For example, SEC 17a-4 requires storing certain items on WORM devices to ensure immutability. With many silos, it would be difficult and expensive for a company to ensure global SEC 17a-4 compliance, let alone handle new data sources on the fly. With a single repository, compliance officers can focus on bringing new sources out of the shadows, versus trying to see in the dark.
With billions of dollars spent annually on consulting and regulatory action for this purpose alone, untangling data sources to get ahead of existing — and future — regulations should be one of the biggest priorities for financial institutions. It’s one thing to have your bases covered today, but another to anticipate and adhere to new regulations as they come about. Since compliance with numerous regulations involves coherently managing data across silos, it’s important to find a flexible and cohesive solution.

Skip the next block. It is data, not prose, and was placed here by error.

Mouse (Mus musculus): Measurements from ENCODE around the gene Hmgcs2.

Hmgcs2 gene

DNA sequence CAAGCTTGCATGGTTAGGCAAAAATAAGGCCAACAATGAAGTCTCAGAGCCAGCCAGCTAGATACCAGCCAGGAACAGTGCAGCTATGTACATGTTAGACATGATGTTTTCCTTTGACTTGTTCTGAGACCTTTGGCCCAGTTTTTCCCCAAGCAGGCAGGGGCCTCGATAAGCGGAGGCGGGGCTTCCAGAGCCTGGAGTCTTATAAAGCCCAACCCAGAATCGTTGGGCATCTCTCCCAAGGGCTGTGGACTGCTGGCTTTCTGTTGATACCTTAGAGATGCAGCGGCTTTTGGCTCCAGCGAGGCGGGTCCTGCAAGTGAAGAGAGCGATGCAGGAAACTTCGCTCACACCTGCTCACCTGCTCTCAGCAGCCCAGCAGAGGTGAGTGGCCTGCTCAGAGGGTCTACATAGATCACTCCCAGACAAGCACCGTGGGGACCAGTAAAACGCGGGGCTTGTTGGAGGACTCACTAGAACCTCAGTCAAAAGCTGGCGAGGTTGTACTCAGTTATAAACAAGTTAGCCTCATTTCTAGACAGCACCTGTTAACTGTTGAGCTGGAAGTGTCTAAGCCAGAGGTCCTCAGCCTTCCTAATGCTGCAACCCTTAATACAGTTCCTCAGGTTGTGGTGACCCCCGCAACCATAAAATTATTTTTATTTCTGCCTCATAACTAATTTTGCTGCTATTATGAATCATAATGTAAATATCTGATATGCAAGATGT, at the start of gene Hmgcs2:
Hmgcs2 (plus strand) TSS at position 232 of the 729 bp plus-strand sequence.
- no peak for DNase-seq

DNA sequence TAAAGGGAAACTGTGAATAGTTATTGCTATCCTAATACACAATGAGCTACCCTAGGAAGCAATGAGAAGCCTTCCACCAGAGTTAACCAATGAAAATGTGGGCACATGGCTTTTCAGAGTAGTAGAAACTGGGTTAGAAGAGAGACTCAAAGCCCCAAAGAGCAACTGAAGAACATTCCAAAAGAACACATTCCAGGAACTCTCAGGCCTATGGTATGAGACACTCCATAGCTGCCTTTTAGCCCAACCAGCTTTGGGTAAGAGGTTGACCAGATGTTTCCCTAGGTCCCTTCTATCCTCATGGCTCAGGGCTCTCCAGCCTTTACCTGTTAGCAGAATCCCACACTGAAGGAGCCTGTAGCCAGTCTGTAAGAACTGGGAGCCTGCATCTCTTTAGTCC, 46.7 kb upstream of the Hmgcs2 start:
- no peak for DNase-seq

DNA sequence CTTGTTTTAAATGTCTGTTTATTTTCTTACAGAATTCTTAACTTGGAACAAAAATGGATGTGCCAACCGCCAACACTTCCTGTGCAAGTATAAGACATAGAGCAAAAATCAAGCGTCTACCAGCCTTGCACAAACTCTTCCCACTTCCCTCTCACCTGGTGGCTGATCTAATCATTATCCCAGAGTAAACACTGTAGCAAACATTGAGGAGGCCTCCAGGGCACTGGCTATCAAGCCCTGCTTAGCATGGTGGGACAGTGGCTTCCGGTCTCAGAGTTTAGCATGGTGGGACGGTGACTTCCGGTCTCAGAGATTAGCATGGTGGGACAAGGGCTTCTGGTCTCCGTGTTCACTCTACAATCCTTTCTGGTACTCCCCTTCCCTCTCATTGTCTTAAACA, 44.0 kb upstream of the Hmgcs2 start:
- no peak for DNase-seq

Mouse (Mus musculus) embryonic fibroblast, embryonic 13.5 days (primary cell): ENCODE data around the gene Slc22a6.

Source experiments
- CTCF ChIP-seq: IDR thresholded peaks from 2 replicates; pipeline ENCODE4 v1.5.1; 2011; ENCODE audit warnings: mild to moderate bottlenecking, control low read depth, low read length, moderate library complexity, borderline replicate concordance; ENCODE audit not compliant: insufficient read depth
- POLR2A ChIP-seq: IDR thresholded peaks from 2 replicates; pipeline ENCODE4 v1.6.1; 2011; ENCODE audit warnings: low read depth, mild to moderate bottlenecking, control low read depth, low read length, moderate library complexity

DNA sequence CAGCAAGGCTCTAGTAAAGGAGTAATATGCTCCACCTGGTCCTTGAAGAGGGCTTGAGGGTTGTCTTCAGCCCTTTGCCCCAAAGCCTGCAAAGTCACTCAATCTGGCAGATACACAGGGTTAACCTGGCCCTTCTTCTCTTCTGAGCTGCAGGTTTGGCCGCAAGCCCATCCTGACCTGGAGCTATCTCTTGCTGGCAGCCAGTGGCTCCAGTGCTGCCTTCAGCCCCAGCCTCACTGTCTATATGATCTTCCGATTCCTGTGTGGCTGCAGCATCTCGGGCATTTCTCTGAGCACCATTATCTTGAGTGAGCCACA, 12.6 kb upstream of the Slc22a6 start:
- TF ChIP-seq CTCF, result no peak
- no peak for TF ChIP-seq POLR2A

Syncing Compliance Actions Across Business Units
Compliance concerns are often ignored when a team or unit adopts a new tool or makes substantive changes to existing processes. As a compliance professional, getting a seat at the table for such decisions can be difficult; it is, however, imperative that organizations track silos from creation rather than discover them too late.
As it stands now, compliance is generally a separate entity from other business units. Often, records management departments have the final say on deletion/disposition without a lens into what’s going on in the compliance department. The same goes for myriad departments, most of whom have little means of understanding the compliance implications of their actions.